“He flew us to Lahore, Pakistan, where we met a wonderful taxi driver, a fairly nice guy in six children snd we went on a trip with him,” Nunez said.

“But the day after the taxi driver was trapped in the back of the car, and we had to drive through the desert, and he [Sobhraj] kept on giving him poisonous injections. And we couldn’t go outside. Finally, I did nevertheless, and the man was in the pool of blood.

“Well, first at first, I thought he just given him sleeping stuff so that he can steal his taxi. And as I said ‘Yeah, but the man can’t breathe he is in the desert, he is in back of the car…’

“And I said, ‘Give me my passport back or give me my papers back.’ No. I said, ‘Look, if you don’t want to give me my papers back, can I leave? At least.’ And he said ‘No, because if you leave, if many people that can kill you that I know that or I will go to the police and say that you killed the taxi driver.’”

In her memoir, Roads and Redemption, Nunez details the exact moment she realised she was in danger in more detail.

She writes: “Every half-hour or so, Charles instructs Rachel to prepare another syringe of the so-called ‘sleeping potion’ for our passenger.

“Each time he gives those directions, I become more alarmed and worried about Mohammad. How long has it been since he’s had anything to drink? How long can a man survive in this heat, under these conditions? The car is filled with bad vibes

“At last, I can’t stand it anymore. I go against Charles’ rule. I can’t see him behind the car shooting up Mohammad, but I want answers. I open the door. ‘It’s not a good idea to make Charles mad,’ Pierre warns. I don’t respond.

“I step out and walk to the back of the car, where Charles leans over the open trunk. His mouth is tight and he holds the syringe in hand. The damned b****** is so preoccupied he doesn’t notice that I’m now standing next to him.

“I look into the trunk. What I see is appalling. Mohammad, positioned like a foetus lies in a pool of blood. A cry of anguish escapes my mouth.

“’My God what have you done? Is he dead?’ I bend over to feel his skin. It is cold, not hot. I look a little closer and, horrified, notice that Mohammad’s eyes have rolled up into the back of his head.

“’What are you doing out of the car?’ Charles demands. But he seems to realize that at this point it isn’t worth it to deny the obvious, and comments in his typical detached manner.

“’He probably died because he was obese and allergic to the sleep medication.’“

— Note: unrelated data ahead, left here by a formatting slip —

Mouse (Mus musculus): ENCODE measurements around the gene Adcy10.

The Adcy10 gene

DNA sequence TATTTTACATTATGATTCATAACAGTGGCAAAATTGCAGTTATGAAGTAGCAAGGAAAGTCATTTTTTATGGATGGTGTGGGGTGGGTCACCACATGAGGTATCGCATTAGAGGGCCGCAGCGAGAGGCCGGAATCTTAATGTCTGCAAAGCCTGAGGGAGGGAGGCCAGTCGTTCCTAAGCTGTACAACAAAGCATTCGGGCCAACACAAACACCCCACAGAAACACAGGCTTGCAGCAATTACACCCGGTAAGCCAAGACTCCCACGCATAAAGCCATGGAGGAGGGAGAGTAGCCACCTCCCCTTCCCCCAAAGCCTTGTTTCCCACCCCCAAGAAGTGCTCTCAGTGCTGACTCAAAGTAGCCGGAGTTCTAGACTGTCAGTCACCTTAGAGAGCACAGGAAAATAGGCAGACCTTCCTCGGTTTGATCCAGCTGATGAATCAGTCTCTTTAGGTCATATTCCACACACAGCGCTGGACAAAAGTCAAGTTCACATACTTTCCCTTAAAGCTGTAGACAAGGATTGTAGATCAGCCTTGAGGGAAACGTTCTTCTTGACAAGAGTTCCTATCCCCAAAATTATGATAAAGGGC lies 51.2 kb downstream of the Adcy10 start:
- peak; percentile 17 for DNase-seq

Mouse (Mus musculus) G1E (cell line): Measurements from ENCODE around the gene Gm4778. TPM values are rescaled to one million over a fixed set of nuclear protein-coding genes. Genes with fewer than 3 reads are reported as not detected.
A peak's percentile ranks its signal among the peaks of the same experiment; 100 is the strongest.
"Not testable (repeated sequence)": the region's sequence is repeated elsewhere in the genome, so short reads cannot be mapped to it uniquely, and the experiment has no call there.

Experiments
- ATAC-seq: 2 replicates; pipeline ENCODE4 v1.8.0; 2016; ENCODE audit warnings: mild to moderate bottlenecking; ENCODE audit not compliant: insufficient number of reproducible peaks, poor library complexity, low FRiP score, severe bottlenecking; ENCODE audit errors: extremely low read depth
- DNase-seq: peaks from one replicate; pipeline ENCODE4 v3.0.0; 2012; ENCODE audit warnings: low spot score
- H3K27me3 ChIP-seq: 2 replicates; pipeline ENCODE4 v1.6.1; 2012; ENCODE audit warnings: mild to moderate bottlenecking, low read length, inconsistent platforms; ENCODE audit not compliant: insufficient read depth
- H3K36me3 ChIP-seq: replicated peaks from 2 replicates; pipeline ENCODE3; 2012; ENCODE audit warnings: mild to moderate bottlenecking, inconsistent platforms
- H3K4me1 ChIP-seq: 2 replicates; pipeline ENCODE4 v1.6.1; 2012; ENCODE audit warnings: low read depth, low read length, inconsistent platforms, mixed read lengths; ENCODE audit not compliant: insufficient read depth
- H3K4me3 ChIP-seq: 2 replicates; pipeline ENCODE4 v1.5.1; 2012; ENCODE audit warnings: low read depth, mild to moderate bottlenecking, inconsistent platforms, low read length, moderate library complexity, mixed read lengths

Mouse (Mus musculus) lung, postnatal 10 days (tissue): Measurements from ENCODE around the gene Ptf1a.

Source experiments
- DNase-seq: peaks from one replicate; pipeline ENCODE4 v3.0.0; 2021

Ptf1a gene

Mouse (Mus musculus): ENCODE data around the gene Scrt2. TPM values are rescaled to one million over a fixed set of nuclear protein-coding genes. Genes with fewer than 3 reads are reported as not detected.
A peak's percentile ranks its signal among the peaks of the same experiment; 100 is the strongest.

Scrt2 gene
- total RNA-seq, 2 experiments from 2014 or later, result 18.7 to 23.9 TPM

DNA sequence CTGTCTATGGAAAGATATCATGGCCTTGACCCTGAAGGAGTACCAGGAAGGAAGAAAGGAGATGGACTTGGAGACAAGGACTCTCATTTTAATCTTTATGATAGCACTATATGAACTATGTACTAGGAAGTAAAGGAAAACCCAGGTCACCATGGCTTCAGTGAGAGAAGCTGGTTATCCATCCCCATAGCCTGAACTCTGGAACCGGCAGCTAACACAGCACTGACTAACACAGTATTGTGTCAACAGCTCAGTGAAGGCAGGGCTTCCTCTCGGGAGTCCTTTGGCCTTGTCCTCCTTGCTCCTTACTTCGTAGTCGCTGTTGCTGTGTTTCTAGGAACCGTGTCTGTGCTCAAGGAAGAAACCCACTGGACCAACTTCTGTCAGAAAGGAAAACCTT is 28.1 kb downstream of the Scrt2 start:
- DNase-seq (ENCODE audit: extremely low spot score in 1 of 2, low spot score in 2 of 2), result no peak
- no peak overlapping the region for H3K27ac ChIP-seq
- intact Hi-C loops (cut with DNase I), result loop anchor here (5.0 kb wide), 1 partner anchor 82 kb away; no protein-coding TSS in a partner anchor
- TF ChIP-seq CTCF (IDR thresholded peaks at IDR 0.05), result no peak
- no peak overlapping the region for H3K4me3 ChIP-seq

“I don’t believe him. Why is there so much blood? I feel sick, thinking that this is a kind, hard-working father, with three children to support, all of whom will be orphaned.

“Why has Charles done this? Just so he could steal a taxi? I realize Charles is the type who would steal a crutch from a blind beggar. I realize I am a prisoner in the hands of a dangerous, bloodthirsty predator. If he can do this to Mohammad, what could he do to me? My fear grows as it becomes clear I could be murdered.”

Nunez claimed she later met an undercover policeman posing as an American pilot who had lost his passport. In exchange for a passport, the man had promised to help her escape Sobhraj’s grasp.

She said: “I had some sort of psychological know-how already. I thought ‘Well, the only way to escape is to pretend.’

”I thought maybe I could steal the passport and give it to the man who claims he will help me escape and give me safe home.

“And so I justified it, I felt terrible, by the way, but I just fight it by thinking well, he’s rich, he’s insured. It’s his stuff versus my life. I mean, you know, stuff versus a human life.”

The Serpent was directed by Tom Shankland and written by Richard Warlow and Toby Finlay, who first began working on the series in 2013.

To create the series, they spoke closely with the real Knippenberg.

Executive producer Preethi Mavahalli told Express.co.uk and other press: “We wrote to Herman, who wrote back to us and Tom and I had a couple of really long conversations with Herman.

“And he kind of gave a whole side of the story that we didn’t know about that really wasn’t in the public domain.

And I think that’s when the story started to emerge this cat and mouse story between Charles and Herman.”

The Serpent is streaming on the BBC iPlayer now and airs Sundays at 9pm on BBC One.